For Kentucky women’s basketball, the end came in a hauntingly familiar way.
A year ago, a veteran-laden No. 7 seed, Dayton, came to Lexington and ended the Wildcats’ season in the NCAA Tournament second round in Memorial Coliseum with ruthlessly efficient offensive execution.
Friday night, a veteran-laden No. 7 seed, Washington, came to Lexington and ended the Wildcats’ season in the NCAA Tournament round of 16 in Rupp Arena with ruthlessly efficient offensive execution.
Behind brilliant performances from senior Talia Walton (30 points), junior Chantel Osahor (19 points, 17 rebounds, five assists) and junior Kelsey Plum (23 points, six rebounds, seven assists), Washington ended UK’s season 85-72 before a spirited crowd of (mostly) disappointed Cats fan in Rupp Arena.
The Huskies (24-10) will make their first appearance in a regional final since 2001 in Sunday’s elite eight in Rupp.
No. 3 seed Kentucky (25-8) saw its season ended two wins short of the Final Four in spite of 30 points from Makayla Epps.
“We got in a game tonight where their kids locked in and made some plays,” Kentucky Coach Matthew Mitchell said. “Our defense, it’s sad to say, it just wasn’t there.”
Up only five at halftime, Washington shot 19-for-32 (59.4 percent) in the second half.
A season ago, led by senior star Ally Malott, Dayton shot 64 percent in the second half (16-for-25) while upsetting Kentucky in Lexington.
One risk of getting to play NCAA Tournament games in your hometown is it brings a certain degree of pressure.
Kentucky opened the game tight Friday night, missing 16 of its first 19 shots. Washington took the lead with 42 seconds to go in the first quarter on a three-pointer by Walton, and UK never regained it.
The Huskies led by as many as 13 in the second quarter and as much as 15 in the third. Every time Kentucky made a run, it seemed Walton, a 6-foot-2 senior, would nail a turnaround jump shot or Osahor, a husky 6-2 post player, would rifle in a set-shot three pointer (she hit 4 of 8).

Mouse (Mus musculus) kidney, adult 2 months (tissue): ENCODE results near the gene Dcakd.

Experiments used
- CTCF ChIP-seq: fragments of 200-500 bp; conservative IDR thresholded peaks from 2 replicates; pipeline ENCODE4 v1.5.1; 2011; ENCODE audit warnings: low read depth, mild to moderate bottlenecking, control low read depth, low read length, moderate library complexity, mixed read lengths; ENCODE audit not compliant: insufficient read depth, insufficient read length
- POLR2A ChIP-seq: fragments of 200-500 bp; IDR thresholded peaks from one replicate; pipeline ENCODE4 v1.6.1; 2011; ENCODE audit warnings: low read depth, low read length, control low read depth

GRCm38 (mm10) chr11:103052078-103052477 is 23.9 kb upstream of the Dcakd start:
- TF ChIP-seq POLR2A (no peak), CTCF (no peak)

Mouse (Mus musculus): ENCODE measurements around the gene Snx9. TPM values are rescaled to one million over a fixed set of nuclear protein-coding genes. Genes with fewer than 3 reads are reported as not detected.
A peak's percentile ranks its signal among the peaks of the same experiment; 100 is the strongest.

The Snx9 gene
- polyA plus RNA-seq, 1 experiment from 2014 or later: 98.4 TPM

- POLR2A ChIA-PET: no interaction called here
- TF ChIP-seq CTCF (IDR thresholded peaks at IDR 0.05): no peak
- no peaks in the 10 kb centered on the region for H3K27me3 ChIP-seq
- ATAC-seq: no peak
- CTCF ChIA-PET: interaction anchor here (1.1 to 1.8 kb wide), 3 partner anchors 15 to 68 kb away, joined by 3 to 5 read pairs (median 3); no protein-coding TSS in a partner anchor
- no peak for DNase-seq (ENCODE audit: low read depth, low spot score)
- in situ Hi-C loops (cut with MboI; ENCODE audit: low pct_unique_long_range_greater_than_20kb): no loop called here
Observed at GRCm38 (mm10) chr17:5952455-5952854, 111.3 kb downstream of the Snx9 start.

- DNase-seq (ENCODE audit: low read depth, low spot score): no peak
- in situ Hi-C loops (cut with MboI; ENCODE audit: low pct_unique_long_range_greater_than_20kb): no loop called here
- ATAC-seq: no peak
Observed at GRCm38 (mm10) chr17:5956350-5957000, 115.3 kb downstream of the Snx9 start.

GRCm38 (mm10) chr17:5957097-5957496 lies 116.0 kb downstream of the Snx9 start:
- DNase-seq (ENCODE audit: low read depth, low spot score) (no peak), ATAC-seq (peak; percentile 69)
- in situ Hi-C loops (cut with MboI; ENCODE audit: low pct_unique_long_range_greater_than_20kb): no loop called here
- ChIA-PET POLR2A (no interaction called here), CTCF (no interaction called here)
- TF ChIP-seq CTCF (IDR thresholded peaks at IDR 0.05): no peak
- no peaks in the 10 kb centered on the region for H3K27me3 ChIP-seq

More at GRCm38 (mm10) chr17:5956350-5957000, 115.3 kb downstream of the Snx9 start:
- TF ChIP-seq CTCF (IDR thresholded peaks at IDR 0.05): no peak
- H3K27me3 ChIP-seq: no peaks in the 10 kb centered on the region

“Washington had moments where they out-toughed us,” Epps said. “I just hope we can look in the mirror and learn from it. We’ve got a lot of people coming back — a very young team.”
This was an odd season for Kentucky. The year began with four players leaving the program for various reasons after the school year had begun.
Mitchell found himself with only nine eligible scholarship players. Even before that, the UK coach had also come to an awareness that the full-court-pressing style he had used to build UK Hoops into a perennial top-15 program was not going to take the Wildcats to a Final Four.
So Mitchell began this season promising far more emphasis on offensive execution in the half court.
With its season on the line Friday night, Kentucky shot 40 percent. Of UK’s seven NCAA Tournament losses under Mitchell, that’s the second highest shooting percentage in one of those games.
But the Cats never really recovered from going 5-for-23 in the first quarter.
“We just kept getting the ball at the rim time after time after time,” Mitchell said. “ … the ball just would not go through the hoop for us so many times.”
Mitchell has 15 of Kentucky’s 19 NCAA Tournament wins. The past seven years have yielded five trips to the Sweet 16 and three Elite Eights.
Yet until Kentucky figures out a way to punch through and make a Final Four, there will be questions about whether Mitchell can get the Cats there.
That’s just sports.
Still, there are ample reasons to think next year could bring a viable shot for UK to advance to the final weekend.
Due to graduation losses, the separation between the elite and the rest of women’s college basketball should not be quite so great next year.
UK will lose only one player, but senior guard Janee Thompson is an important one. Fighting back from a gruesome leg injury that ended her junior season, Thompson was the emotional leader of the 2015-16 Wildcats.
Kentucky will have Epps back for one more go-around. The former Marion County standout should have a chance to be a First Team All-American next season.
UK returns all of its inside players. Expect for junior college National Player of the Year Evelyn Akhator to take a big step forward offensively in 2016-17.
With the University of Kentucky having signed a three-year deal with the NCAA to host regional tournaments in Rupp Arena, the Cats will also have another year in which they can try to make the Final Four without ever leaving Lexington.
For that to happen, UK needs to flip the script from its last two season-ending losses and become the team whose second-half execution will not be denied.
“You have to really credit (Washington) for shooting the ball well and putting the ball in the basket,” Mitchell said. “That’s what you have to do this time of year.”